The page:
February 23, 2024


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Mattel’s windfall from the “Barbie” movie extends far beyond dolls

Mattel’s windfall from the “Barbie” movie extends far beyond dolls

When Yinon Kriz arrived at Mattel in April 2018, the new CEO had one motto when it came to a feature film starring Barbie, a project he really wanted to get off the ground: He didn’t care if the movie sold a single copy. Extra doll.

But “Barbie” should have been a good movie and a hit. It had to be different. He had to break the mold.

And if that means turning Mattel’s CEO — himself — into an object of comedic ridicule in the film’s portrayal of the executive character (“messy and foolish to the nth degree,” he says… Developed by The Guardian newspaper), so be it.

This approach has paid off to a degree that even Mr. Kriz did not think was possible. “Barbie” is approaching $1.4 billion in revenue and has surpassed one of the “Harry Potter” films to become the highest-grossing Warner Bros. film of all time. It could end up near the $2 billion mark. (The record holder is “Avatar” in 2009, with revenues of $2.9 billion.)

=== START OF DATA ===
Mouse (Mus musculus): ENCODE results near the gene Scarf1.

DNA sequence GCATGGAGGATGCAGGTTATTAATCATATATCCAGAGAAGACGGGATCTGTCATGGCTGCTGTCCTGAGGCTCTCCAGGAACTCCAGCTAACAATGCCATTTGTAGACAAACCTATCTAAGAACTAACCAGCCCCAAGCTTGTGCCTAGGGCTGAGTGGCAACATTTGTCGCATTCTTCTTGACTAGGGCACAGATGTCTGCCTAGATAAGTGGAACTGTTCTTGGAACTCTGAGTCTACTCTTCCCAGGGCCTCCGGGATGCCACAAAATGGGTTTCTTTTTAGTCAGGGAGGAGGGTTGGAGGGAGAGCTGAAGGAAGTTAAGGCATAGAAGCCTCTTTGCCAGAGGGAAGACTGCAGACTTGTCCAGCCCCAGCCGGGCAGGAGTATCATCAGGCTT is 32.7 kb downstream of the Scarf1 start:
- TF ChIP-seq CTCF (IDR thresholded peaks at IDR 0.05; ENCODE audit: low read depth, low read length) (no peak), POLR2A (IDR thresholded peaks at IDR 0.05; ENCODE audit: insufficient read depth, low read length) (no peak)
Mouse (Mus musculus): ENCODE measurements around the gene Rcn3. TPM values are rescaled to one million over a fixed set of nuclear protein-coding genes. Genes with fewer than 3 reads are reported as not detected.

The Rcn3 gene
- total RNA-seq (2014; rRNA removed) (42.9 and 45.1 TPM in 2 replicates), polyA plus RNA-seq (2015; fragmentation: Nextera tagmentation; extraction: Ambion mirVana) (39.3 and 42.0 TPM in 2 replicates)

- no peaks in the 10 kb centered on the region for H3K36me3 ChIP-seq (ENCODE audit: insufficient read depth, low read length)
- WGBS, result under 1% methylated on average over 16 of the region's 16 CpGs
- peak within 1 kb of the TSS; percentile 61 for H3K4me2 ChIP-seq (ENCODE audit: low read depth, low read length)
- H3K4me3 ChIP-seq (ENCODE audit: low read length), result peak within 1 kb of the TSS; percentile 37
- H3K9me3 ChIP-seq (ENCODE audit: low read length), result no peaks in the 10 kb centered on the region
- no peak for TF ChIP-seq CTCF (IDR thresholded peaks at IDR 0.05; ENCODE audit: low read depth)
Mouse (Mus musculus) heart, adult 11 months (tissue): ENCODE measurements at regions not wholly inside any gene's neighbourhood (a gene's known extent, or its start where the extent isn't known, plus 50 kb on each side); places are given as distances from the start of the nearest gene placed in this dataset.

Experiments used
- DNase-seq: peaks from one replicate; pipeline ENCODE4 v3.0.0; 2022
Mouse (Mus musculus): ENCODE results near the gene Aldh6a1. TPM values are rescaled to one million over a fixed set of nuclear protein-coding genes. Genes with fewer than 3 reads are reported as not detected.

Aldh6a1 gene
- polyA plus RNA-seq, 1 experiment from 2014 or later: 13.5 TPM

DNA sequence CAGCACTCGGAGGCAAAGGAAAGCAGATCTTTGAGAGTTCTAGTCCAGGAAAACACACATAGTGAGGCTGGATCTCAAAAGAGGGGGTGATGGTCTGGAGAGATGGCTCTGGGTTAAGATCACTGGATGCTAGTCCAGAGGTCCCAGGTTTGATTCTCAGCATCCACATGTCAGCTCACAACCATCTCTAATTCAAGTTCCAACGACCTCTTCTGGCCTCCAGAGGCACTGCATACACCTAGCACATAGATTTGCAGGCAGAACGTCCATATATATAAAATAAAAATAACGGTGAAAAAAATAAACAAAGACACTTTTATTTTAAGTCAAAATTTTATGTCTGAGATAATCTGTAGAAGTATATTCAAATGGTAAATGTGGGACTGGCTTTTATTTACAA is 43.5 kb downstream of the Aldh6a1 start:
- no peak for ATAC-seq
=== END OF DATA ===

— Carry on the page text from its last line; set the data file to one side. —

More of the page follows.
How Mattel pulled off this feat, which had eluded the company for years, has been the subject of recent interviews with Mr. Craze; Robbie Brenner, Executive Film Producer, Mattel; Spokesmen for Margot Robbie and Greta Gerwig, the film’s star, writer and director; Others are familiar with the puppet’s sometimes winding path to the big screen.

Mattel and Warner jealously guarded their financial arrangements. But people familiar with their agreement said Mattel received 5% of the box office revenue, plus a cut of the final profits as a producer of the film and additional payments as the owner of the intellectual property rights to Barbie. With $2 billion in box office revenue, that comes out to $100 million. Additionally, there are sales of merchandise associated with the film as well as an expected increase in doll sales.

Representatives for Mattel and Warner declined to comment on the financial arrangements, although Mr. Craze said during the company’s earnings call in July that Barbie merchandise related to the film had already been sold through his company’s distribution channels.